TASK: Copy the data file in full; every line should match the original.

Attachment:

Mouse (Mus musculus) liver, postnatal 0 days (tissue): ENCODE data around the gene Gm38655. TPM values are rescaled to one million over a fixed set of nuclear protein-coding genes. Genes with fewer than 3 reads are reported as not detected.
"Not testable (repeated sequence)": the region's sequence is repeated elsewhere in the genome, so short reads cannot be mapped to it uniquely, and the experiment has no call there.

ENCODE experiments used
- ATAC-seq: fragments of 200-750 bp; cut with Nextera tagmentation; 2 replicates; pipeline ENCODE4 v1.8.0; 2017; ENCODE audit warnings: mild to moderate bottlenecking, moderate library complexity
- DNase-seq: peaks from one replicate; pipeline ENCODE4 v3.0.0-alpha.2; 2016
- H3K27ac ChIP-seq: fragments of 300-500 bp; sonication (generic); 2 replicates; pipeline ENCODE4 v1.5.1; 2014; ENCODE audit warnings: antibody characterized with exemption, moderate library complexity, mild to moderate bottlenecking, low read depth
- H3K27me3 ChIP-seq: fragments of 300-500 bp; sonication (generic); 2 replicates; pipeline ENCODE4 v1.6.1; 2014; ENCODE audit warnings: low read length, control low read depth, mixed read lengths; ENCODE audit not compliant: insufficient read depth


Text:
Mouse (Mus musculus) liver, postnatal 0 days (tissue): ENCODE data around the gene Gm38655. TPM values are rescaled to one million over a fixed set of nuclear protein-coding genes. Genes with fewer than 3 reads are reported as not detected.
"Not testable (repeated sequence)": the region's sequence is repeated elsewhere in the genome, so short reads cannot be mapped to it uniquely, and the experiment has no call there.

ENCODE experiments used
- ATAC-seq: fragments of 200-750 bp; cut with Nextera tagmentation; 2 replicates; pipeline ENCODE4 v1.8.0; 2017; ENCODE audit warnings: mild to moderate bottlenecking, moderate library complexity
- DNase-seq: peaks from one replicate; pipeline ENCODE4 v3.0.0-alpha.2; 2016
- H3K27ac ChIP-seq: fragments of 300-500 bp; sonication (generic); 2 replicates; pipeline ENCODE4 v1.5.1; 2014; ENCODE audit warnings: antibody characterized with exemption, moderate library complexity, mild to moderate bottlenecking, low read depth
- H3K27me3 ChIP-seq: fragments of 300-500 bp; sonication (generic); 2 replicates; pipeline ENCODE4 v1.6.1; 2014; ENCODE audit warnings: low read length, control low read depth, mixed read lengths; ENCODE audit not compliant: insufficient read depth